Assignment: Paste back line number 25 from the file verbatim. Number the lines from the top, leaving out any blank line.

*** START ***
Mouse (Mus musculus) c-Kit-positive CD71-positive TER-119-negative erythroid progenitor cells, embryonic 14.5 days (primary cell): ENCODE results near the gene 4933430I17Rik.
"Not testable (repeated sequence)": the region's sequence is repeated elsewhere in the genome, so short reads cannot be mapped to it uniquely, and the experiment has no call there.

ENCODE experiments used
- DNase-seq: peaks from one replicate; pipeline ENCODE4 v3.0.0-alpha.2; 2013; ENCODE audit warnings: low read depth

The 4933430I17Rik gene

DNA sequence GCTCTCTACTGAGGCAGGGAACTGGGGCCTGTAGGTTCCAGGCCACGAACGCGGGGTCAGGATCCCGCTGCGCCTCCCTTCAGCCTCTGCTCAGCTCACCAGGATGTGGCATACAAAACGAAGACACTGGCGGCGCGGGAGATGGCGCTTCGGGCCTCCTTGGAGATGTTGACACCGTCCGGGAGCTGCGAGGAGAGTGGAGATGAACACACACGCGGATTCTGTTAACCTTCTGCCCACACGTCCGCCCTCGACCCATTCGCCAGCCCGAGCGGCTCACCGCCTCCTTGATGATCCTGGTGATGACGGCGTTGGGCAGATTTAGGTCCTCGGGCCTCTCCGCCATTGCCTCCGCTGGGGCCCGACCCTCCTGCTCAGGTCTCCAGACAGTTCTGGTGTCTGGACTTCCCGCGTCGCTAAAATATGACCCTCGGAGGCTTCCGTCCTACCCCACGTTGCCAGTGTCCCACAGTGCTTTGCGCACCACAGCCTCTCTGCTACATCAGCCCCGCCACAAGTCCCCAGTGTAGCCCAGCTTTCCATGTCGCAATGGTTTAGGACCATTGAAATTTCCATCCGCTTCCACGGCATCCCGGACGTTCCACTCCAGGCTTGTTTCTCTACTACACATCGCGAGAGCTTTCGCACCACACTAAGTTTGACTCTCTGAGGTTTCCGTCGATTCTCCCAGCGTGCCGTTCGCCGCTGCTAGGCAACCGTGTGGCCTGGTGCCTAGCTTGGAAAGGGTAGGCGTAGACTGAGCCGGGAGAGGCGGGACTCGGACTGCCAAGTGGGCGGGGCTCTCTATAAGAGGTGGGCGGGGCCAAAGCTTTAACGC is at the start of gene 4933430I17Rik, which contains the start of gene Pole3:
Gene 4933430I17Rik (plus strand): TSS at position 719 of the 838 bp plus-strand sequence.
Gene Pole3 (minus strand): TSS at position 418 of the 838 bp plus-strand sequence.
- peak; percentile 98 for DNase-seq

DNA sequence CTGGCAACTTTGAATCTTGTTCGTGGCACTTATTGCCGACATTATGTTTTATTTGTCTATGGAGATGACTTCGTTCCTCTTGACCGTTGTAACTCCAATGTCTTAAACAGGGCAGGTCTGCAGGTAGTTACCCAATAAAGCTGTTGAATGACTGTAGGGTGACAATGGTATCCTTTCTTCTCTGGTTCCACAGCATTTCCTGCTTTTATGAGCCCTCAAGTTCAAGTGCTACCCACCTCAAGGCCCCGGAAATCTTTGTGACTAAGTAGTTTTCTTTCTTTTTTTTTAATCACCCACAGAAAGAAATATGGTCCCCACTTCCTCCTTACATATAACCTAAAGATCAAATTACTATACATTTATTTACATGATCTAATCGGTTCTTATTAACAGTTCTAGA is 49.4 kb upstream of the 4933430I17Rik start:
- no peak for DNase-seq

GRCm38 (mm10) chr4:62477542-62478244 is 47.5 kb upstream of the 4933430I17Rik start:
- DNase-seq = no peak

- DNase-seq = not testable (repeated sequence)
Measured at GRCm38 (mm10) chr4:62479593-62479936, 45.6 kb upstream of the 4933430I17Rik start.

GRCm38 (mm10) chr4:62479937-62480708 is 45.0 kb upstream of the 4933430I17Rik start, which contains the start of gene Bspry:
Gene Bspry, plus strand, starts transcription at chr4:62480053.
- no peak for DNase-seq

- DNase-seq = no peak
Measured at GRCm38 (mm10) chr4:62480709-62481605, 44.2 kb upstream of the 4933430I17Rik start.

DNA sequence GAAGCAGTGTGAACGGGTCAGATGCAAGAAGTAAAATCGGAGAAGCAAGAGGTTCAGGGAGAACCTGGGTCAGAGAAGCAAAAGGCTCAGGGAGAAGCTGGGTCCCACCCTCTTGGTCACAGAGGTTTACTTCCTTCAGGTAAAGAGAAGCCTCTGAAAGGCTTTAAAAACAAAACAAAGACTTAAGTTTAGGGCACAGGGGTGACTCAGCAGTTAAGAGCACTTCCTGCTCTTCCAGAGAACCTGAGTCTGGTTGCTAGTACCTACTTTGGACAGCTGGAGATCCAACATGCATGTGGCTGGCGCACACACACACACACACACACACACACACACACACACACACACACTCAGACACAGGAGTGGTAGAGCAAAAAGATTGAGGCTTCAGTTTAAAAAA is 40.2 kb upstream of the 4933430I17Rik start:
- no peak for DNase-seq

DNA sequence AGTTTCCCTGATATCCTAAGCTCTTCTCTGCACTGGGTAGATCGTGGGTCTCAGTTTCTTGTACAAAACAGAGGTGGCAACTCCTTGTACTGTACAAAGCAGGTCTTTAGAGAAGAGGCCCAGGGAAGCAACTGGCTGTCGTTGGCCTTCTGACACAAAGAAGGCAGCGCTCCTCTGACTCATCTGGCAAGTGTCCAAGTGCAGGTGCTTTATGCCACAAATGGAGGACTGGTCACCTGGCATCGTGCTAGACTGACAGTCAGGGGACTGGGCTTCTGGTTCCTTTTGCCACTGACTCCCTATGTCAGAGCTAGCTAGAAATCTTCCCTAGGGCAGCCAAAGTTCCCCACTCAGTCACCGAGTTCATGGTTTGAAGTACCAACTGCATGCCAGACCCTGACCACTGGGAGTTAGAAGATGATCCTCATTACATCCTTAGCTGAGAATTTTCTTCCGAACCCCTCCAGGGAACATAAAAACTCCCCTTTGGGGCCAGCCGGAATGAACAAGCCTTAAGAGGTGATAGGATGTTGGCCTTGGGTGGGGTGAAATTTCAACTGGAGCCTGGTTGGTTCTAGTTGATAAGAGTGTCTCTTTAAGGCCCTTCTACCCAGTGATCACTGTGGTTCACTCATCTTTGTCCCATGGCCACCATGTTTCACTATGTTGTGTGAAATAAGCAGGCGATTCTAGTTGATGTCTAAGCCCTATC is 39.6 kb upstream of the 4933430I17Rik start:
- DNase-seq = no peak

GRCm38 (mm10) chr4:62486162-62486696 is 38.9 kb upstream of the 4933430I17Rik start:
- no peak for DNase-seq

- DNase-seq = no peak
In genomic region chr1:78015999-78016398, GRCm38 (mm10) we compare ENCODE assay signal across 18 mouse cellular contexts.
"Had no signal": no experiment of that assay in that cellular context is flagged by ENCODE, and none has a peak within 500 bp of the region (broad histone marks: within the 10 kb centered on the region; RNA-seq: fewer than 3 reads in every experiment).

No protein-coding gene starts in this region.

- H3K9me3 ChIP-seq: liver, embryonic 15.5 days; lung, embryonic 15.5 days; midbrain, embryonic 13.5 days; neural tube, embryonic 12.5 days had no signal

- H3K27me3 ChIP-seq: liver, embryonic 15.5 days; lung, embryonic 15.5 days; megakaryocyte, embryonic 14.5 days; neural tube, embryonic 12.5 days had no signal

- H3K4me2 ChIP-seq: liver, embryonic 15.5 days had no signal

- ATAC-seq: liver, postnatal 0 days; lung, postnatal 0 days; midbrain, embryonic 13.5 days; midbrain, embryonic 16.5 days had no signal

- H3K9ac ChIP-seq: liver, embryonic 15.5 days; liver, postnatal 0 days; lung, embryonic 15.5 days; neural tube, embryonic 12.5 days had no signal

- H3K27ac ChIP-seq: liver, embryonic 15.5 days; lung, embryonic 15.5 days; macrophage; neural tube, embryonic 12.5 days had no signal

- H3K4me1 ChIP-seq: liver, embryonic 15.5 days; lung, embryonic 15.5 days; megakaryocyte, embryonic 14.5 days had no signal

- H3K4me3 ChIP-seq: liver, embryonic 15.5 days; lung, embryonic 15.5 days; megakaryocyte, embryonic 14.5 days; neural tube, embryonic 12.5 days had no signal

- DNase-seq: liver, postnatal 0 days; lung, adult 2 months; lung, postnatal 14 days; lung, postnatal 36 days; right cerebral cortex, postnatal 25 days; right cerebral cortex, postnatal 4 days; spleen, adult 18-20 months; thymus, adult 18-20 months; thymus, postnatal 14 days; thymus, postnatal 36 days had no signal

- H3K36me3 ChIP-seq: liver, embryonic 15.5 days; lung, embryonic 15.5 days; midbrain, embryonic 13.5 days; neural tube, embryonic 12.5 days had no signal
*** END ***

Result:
GRCm38 (mm10) chr4:62486162-62486696 is 38.9 kb upstream of the 4933430I17Rik start: